Well, it seems that after managing to get in a post a day for a solid week, I totally blew you off yesterday. I blame proof reading.
But that job is done! Done done done!
And since I turned it in this MORNING, I had time for a visit with Mermaid, and thus can make my obligatory Mermaid report (thus leaving you in suspense yet another day about why Saturdays aren't for shoes, and what else they held).
I didn't have quite as much time with Mermaid as I'd have liked, since I had other waterly duties to attend. Even though the man-made pond in my back yard isn't big enough for a Mermaid to swim in, at least not an adult mermaid, I do like it a great deal. And watching the water in its water fall move under the ice in the winter is quite neat.
Yeah, Ice. It seems that when it gets really freakin' cold (like say, in January in the Midwest), the water in our pond starts to freeze on top -- making a pretty icy surface all over the pond (and creating a sort of lid under which the waterfall continues to flow). But creating that lovely icy lid is, as far as the water level in the pond is concerned, equivalent to some serious evaporation. And that means that while the ice thickens, the amount of water available for the fish to swim in and the pump to push around is getting smaller and smaller.
Today, it occurred to me to check the water level in that pond. It was low. Really low. Pump burn-out low. So I grabbed my trusty five-gallon bucket, and filled it up with water, and hauled it out to the pond, and poured the water in. The pump sounded better for a second. So I did it again: I walked inside, closed the door, filled the bucket, hauled it out of the sink, opened the door, stepped outside, shut the door, walked over to the pond, poured in the water, walked back to the door, opened it, ... and repeated the whole process about ten times. (It was kind of like knitting that way -- only colder). Thereafter, I began looking at the water level in the trap upon emptying the bucket into it to see if I could detect any sign of the water I'd just poured in. I repeated the process another ten times or so before I began to see any difference that lasted longer than, oh, five seconds. I repeated the process another ten times or so, this time looking at the water level upon arriving back at the pond to see if I could notice a difference in the water level that lasted long enough for me to make that round trip. After another eight trips or so, I finally began to notice a difference. A wee one. It took from the time I poured the water in to the time I came out again to disappear -- it wasn't just instant.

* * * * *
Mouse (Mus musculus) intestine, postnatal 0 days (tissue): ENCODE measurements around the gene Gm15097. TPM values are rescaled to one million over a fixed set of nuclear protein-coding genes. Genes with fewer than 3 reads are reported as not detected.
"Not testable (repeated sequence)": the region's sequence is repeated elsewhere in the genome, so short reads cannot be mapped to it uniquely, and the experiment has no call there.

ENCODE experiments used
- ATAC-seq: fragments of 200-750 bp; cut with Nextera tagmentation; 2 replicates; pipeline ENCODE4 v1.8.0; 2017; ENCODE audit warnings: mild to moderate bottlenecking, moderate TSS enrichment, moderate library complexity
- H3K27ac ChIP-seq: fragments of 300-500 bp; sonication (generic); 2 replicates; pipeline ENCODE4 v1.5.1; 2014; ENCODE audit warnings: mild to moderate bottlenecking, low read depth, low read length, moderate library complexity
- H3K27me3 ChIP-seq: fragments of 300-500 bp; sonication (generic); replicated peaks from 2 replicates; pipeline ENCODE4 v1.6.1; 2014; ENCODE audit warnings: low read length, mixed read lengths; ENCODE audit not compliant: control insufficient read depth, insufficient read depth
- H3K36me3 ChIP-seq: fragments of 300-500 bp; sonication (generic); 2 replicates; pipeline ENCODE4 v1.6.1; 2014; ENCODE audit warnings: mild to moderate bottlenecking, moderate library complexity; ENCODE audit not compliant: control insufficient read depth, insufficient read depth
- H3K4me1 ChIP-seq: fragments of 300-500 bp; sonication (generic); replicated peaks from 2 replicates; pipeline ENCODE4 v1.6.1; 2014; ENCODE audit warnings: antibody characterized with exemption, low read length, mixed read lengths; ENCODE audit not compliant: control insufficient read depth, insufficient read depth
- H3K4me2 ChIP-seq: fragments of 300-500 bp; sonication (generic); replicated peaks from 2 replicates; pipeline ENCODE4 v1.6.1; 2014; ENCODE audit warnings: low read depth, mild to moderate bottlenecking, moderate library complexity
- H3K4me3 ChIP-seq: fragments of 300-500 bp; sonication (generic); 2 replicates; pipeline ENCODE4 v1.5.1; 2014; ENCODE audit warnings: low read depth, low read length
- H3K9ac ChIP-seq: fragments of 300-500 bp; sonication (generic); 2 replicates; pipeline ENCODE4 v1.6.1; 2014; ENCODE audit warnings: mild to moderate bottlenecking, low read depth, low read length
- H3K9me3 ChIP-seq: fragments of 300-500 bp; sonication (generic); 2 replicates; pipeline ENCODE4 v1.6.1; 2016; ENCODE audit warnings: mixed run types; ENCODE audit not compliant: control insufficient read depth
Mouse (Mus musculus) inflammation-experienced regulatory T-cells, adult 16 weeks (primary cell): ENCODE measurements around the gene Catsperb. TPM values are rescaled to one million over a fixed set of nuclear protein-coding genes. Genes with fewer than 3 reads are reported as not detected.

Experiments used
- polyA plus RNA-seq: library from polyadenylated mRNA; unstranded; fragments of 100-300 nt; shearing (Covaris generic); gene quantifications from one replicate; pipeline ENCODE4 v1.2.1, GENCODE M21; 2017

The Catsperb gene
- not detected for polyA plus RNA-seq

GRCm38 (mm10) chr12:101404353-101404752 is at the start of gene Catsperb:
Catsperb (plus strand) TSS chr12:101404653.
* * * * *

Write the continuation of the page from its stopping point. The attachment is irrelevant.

So, I began flapping uselessly around the kitchen and laundry room looking for the de-chlorinator, finding none, and freaking out for a while. I needed to keep adding water, or the pump would burn out. But I needed to stop adding chlorine or the fish would die.
Luckily, after deciding that I could risk ten more gallons before making a mad dash to the fish store for de-chlorinator, I found some. Phew. It only took another thirty or so gallons of water to make the water level look like it was supposed to after that.
I'm adding a repeating task to my Outlook Calendar now. Every two days. "Add five gallons of water to the pond (repeat if necessary)." I do NOT want to do this again. Next time it might be four degrees instead of today's balmy 27.
But... all that trudging about with water buckets took up valuable knitting time. So I'm only about 1/3 of the way through the second under-arm panel. (Yep, I did get that gusset done). I'm hoping that tonight's TV session will finish up the under-arm panel and get me to the gusset on the other side.
I'm having high hopes for the next Mermaid Report! Now if only I could get that dratted needle cable to quit curling during the photography sessions!